There are seven school districts in Cayuga County, and tomorrow, voters in all seven will vote on their respective school budgets for 2012-2013.
And while there will also be school board elections tomorrow, only three of the seven districts, in the county, have competitive races -- Auburn, Moravia and Weedsport. In both Auburn and Moravia, there are three open seats, with seven and six candidates, respectively.
In Auburn, the candidates are incumbents Sam Giangreco and Joe Leogrande, and challengers Kathy Barnard, Michael McCole, Jerry Morgan, Kathleen Rhodes, and Sean Stanyon.
In Moravia, no incumbents are in the running; the six candidates are Cathy Benson, Karin Dillon, Leigh Hess, Jim Mahunik, Michael Sheppard, and Shannon Williams.
Finally, in Weedsport, four-term incumbent Debby Schwarting is being challenged by Susan Minard and Mark Soutar.
There is a new law capping property taxes in New York State.
And while that figure varies from district to district, due to a fairly complex formula -- it can range from a negative amount to close to 3 percent -- if a district wants a tax increase higher than that mandated by Albany, at least 60 percent of voters must approve for it to take effect, a super-majority.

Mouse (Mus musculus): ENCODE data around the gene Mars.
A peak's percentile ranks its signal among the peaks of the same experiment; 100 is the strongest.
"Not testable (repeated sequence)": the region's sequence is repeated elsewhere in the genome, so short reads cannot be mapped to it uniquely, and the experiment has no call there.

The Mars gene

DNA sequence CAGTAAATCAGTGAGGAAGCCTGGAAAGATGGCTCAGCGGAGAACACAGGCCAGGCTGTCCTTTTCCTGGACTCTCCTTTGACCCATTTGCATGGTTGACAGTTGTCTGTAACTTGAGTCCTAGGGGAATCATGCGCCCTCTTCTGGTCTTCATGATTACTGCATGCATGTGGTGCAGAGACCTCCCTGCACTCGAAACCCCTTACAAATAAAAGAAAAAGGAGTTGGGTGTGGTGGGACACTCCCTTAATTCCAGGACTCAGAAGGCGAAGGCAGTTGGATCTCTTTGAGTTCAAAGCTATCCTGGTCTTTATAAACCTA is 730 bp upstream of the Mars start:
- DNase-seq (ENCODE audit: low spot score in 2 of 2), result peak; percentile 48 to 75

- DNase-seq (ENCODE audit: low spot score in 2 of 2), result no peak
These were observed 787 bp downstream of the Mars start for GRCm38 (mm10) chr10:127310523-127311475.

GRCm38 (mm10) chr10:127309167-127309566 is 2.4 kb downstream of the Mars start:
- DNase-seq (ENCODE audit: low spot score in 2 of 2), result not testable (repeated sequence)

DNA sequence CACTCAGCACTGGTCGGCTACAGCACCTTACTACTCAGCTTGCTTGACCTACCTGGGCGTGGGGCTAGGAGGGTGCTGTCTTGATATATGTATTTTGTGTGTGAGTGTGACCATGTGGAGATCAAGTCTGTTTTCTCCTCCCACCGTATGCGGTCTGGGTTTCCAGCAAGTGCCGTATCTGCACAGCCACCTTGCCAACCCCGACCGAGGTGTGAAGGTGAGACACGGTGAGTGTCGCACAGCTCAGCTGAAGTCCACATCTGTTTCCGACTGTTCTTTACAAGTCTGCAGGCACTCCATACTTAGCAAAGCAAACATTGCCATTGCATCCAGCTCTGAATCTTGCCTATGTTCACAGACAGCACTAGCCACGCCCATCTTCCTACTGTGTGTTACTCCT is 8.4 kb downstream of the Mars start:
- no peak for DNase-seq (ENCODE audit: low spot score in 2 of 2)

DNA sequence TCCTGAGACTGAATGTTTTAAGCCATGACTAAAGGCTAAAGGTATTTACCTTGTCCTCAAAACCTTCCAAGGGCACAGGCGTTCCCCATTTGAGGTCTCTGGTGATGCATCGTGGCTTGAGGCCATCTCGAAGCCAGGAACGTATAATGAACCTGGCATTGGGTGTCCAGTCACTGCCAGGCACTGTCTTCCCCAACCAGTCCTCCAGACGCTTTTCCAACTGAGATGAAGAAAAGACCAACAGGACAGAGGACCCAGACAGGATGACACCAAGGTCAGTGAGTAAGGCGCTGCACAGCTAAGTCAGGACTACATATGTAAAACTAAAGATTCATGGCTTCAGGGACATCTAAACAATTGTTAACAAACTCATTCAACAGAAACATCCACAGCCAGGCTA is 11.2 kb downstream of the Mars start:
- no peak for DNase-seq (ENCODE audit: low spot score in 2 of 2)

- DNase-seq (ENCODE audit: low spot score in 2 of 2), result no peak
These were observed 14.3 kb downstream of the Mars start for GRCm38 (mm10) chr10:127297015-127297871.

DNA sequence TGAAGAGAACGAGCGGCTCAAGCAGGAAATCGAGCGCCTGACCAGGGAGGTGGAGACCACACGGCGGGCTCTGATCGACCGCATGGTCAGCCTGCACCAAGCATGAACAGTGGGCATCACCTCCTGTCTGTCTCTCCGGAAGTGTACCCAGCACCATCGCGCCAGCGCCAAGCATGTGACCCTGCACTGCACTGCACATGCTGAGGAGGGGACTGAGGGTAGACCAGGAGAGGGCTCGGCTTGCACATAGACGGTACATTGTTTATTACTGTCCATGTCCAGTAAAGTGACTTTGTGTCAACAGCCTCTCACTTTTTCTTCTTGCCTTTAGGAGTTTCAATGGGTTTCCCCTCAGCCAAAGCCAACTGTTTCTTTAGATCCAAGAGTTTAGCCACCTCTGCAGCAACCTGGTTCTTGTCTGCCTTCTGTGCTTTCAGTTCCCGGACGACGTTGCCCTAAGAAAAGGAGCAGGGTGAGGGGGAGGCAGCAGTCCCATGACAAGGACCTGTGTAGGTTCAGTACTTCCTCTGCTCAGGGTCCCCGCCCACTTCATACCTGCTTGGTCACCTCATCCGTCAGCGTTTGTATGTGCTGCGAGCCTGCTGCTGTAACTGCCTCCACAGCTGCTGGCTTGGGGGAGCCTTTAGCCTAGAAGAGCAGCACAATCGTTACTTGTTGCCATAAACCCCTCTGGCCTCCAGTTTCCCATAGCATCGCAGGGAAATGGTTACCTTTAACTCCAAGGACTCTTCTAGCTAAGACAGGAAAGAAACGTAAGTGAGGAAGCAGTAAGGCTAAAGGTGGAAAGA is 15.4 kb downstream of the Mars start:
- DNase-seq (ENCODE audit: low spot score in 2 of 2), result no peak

There are a total of 57 schools, in the state, that need a super majority, including two in Cayuga County -- Auburn and Moravia -- but their budget situations are vastly different.
In Auburn, the budget calls for a 3.45 property tax increase, by far the most in the county. In Moravia, however, even though the tax increase is only one percent -- and overall spending is cut by more than three percent -- they still need a super-majority because of a quirk in the state's cap formula.
Sally Jo Widmer, the head of the Auburn Teachers Association, sent out robocalls to her current and former members, today, asking that they vote "yes" on tomorrow's $65.6 million budget -- a budget that raises taxes 3.45 percent.
Strong support by teacher union members at the polls, along with help from their families and friends, will be critical in getting this budget passed, due to the new state property tax cap. In Auburn in 2011, the budget passed easily, 67 to 33 percent, but there was actually a tax decrease of 1.2 percent.